When do I install the Harness Delegate?

As explained in Harness Key Concepts, when you set up Harness for the first time, you install a Harness Delegate in your target infrastructure (for example, Kubernetes cluster, ECS cluster, EC2 subnet, Pivotal Cloud Foundry space, etc). Once the Delegate is installed, you can set up the resources and model your release process.

How many Delegates do I need to run?

Typically, you will need one Delegate for every 300-500 service instances across your applications.

See Delegate High Availability (HA).

Can I limit Delegate registration?

Yes. Harness users should limit the Delegates registered in their Harness accounts to only those Delegates they need and trust. Controlling which Delegates are installed helps make your deployments safer, predictable, and dependable.

You can use the Delegate Profile Approval feature to approve or reject Delegates attempting to register in your Harness Account.

In addition to administration benefits, Delegate Profile Approval is a security feature that ensures only Delegates from trusted sources register in your account.

See Approve or Reject Harness Delegates.

Can I automate Delegate installation?

Yes. You can use a simple script to support GitOps scenarios where you want to name, configure, and install a Harness Kubernetes Delegate from a repo.

Developers often need to create Delegates in multiple cluster in their environments (DEV, UAT, SIT, STAGE, PROD, etc). This script method gives developers a quick alternative to using the manual process in the Harness Manager.

See Automate Harness Kubernetes Delegate Setup.

Delegate Requirements

For an overview of Harness' support for platforms, methodologies, and related technologies, see Supported Platforms and Technologies.

What are the Delegate system requirements?

  • Linux/UNIX server or container.
  • ​Minimum 1 CPU.
  • Minimum 8GB RAM — There is a cap of 4GB per Delegate, but when the Delegate is updating there might be two Delegates running. Hence, the minimum is 8GB.
    Ensure that you provide the minimum memory for the Delegate and enough memory for the host/node system. For example, an AWS EC2 instance type such as m5a.xlarge has 16GB of RAM, 8 for the Delegate and 8 for the remaining operations.
  • Minimum 6GB Disk space.
  • Access to artifact servers, deployment environments, and cloud providers.

What are the Delegate network requirements?

The following network requirements are for connectivity between the Harness Delegate you run in your network and the Harness Manager (SaaS or On-Prem), and for your browser connection to the Harness Manager.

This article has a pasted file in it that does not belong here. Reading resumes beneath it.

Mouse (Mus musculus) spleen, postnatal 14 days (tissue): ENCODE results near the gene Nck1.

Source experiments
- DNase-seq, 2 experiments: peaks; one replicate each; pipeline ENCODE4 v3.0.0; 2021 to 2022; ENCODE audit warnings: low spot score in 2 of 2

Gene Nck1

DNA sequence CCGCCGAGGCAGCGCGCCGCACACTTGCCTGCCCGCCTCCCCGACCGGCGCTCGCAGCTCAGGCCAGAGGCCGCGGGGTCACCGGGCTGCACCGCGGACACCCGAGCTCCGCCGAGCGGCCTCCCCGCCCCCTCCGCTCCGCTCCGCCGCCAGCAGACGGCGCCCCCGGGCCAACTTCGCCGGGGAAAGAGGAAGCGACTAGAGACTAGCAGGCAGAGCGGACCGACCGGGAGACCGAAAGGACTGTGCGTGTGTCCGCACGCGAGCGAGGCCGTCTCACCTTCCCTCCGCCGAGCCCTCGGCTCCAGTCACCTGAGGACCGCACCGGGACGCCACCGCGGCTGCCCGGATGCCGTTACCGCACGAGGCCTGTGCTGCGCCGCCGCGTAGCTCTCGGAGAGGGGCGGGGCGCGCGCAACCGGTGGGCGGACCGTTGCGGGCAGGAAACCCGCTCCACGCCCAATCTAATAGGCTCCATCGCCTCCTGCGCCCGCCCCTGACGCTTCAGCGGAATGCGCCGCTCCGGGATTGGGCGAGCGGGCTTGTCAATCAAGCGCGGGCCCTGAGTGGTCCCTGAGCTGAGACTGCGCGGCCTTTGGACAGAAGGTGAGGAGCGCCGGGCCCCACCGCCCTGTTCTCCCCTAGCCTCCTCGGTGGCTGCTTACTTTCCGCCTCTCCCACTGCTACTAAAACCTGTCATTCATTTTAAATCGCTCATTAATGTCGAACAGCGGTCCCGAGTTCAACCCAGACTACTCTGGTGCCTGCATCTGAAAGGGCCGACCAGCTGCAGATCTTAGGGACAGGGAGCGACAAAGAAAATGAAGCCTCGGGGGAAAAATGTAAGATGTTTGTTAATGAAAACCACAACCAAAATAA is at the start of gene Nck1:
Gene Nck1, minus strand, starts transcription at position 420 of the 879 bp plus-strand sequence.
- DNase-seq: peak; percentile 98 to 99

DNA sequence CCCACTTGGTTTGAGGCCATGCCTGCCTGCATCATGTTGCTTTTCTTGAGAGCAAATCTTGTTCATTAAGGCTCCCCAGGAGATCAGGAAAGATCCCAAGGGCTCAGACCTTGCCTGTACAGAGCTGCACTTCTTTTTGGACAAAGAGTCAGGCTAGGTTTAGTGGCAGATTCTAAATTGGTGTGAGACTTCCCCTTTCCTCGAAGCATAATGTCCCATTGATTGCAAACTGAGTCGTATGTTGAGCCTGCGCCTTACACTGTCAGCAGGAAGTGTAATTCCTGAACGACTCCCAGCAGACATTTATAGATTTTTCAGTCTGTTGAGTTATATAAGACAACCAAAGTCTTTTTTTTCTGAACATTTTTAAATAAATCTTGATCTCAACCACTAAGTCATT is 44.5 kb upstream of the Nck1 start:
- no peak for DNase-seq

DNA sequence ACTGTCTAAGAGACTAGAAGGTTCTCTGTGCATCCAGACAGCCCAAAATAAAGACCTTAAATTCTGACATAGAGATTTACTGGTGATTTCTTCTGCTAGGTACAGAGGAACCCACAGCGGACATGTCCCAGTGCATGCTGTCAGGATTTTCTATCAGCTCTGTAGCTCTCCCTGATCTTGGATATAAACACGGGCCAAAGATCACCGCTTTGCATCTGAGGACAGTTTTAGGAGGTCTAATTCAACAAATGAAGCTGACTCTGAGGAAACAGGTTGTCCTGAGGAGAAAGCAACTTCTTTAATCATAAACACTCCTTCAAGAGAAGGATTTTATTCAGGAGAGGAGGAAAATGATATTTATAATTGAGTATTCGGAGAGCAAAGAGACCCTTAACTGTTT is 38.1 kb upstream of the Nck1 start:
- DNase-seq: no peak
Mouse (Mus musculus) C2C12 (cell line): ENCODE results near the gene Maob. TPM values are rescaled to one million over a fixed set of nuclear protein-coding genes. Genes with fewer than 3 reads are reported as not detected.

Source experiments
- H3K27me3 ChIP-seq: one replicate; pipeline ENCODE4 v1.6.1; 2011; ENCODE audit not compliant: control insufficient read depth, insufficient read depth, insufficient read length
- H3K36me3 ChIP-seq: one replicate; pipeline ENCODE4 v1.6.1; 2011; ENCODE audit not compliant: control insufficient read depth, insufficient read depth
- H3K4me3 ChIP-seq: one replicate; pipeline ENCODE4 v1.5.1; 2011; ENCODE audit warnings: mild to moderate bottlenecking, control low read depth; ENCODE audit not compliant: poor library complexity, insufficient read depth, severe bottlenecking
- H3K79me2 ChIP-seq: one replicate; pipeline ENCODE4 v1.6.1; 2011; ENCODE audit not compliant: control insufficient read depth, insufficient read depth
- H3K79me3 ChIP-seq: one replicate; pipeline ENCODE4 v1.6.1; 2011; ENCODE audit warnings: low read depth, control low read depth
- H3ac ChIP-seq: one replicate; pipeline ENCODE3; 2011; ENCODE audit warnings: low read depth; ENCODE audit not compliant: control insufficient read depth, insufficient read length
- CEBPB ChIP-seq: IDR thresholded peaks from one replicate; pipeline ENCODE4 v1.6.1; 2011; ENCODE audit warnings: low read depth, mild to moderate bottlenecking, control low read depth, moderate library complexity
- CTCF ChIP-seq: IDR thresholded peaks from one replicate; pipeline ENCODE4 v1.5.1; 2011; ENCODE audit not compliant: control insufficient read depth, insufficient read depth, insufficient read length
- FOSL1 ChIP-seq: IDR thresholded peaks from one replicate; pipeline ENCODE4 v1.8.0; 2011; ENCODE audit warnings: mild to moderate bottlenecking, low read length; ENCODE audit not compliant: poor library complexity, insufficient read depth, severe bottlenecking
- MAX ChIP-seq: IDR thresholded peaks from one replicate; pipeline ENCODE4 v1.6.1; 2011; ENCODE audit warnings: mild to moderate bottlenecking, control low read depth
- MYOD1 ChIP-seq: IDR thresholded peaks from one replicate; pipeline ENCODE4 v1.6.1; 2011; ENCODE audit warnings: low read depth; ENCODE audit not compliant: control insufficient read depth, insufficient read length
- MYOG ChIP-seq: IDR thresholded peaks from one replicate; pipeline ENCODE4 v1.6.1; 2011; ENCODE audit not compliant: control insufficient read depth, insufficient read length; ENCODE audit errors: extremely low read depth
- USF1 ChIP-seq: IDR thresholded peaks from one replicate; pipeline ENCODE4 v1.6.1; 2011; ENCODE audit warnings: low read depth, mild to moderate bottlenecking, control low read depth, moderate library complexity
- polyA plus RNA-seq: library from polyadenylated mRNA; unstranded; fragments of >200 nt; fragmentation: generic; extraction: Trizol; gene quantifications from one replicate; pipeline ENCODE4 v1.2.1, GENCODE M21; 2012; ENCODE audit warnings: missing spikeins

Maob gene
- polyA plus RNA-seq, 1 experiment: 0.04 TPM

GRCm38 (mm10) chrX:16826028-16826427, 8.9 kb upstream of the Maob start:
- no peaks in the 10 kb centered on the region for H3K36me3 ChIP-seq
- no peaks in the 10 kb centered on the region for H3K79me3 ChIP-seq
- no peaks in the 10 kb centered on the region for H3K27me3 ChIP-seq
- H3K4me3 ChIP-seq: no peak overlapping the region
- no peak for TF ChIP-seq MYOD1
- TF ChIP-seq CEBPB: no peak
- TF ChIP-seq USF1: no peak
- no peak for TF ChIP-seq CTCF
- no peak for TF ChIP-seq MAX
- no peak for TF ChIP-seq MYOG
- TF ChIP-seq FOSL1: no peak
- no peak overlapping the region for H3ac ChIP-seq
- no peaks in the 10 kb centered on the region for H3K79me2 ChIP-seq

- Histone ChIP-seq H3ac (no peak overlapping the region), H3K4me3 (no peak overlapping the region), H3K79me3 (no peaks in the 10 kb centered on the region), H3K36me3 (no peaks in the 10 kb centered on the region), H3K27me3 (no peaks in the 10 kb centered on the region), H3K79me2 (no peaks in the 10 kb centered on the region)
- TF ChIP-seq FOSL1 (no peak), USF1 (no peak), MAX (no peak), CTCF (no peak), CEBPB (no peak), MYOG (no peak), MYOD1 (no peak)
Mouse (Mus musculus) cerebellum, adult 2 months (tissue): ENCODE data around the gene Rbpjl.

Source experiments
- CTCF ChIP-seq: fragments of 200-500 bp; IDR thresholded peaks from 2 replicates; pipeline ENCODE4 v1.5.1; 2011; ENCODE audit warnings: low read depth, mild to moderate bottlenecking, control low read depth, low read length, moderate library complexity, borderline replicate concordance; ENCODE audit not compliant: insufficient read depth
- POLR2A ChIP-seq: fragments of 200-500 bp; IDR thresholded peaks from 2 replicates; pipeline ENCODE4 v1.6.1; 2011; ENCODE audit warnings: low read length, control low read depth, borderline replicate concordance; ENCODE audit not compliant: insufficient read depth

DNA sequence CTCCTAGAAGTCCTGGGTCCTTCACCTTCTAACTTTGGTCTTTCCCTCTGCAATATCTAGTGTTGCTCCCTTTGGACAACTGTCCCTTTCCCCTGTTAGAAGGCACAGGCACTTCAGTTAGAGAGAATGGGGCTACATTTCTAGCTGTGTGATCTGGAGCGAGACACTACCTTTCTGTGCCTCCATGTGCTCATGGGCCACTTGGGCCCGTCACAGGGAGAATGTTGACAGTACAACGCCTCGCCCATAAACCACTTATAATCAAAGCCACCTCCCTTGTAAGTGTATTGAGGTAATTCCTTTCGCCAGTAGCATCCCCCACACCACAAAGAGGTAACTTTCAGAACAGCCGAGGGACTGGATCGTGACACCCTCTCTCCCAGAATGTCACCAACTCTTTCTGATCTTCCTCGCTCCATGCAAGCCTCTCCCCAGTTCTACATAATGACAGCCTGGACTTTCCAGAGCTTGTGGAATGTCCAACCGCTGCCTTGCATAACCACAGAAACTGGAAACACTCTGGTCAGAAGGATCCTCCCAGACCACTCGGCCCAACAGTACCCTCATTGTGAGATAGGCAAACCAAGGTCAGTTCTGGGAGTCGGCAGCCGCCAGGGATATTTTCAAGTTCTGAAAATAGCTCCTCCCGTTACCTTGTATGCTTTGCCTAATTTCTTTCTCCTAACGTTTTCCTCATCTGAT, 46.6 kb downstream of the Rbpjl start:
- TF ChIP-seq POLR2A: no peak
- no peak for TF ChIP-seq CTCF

All network connections from your local network to Harness SaaS are outbound-only.
  • HTTPS port 443 outbound from the Delegate to Harness.
  • HTTPS port 443 from your browser to Harness.
  • Delegate requirements: The Delegate will need API/SSH/HTTP access to the providers you add to Harness, such as:
    • Cloud Providers.
    • Verification Providers.
    • Artifact Servers (repos).
    • Source repositories.
    • Collaboration Providers.
    • SSH access to target physical and virtual servers.

See Delegate Connection Requirements.

What are the Delegate access requirements?

  • The Harness Delegate does NOT require root account access, but the Kubernetes, ECS, and Docker Delegates run as root by default. This is to enable the Delegate to install applications using Delegate Profiles (apt-get, etc). If you do not need to install applications using Delegate Profiles, then you can use a non-root account or install the application without the Delegate.
  • If you do not run the Delegate as root, be aware that you cannot install any software using a Delegate Profile.

What are the Delegate limitations?

  • The daily deployment limit is 100 deployments every 24 hours. The hourly limit is 40 deployments and is designed to detect any atypical upsurge of deployments. Contact Harness to increase this limit.
  • You might need to install multiple Delegates depending on how many Continuous Delivery tasks you do concurrently, and on the compute resources you are providing to each Delegate. Typically, you will need one Delegate for every 300-500 service instances across your applications.

Can I configure Delegate proxy settings?

Yes. All of the Delegate settings include proxy settings you can use to change how the Delegate connects to the Harness Manager.

By default, the Harness Delegate uses HTTP and HTTPS in its Proxy Scheme settings.

See Configure Delegate Proxy Settings.

Delegate selection

For an overview of Harness' support for platforms, methodologies, and related technologies, see Supported Platforms and Technologies.

How Does the Harness Manager pick Delegates for tasks?

When a task is ready to be assigned, the Harness Manager first validates its lists of Delegates to see which Delegate should be assigned the task.

The following information describes how the Harness Manager validates and assigns tasks to a Delegate:

  • Heartbeats - Running Delegates send heartbeats to the Harness Manager in 1 minute intervals. If the Manager does not have a heartbeat for a Delegate when a task is ready to be assigned, it will not assign the task to that Delegate.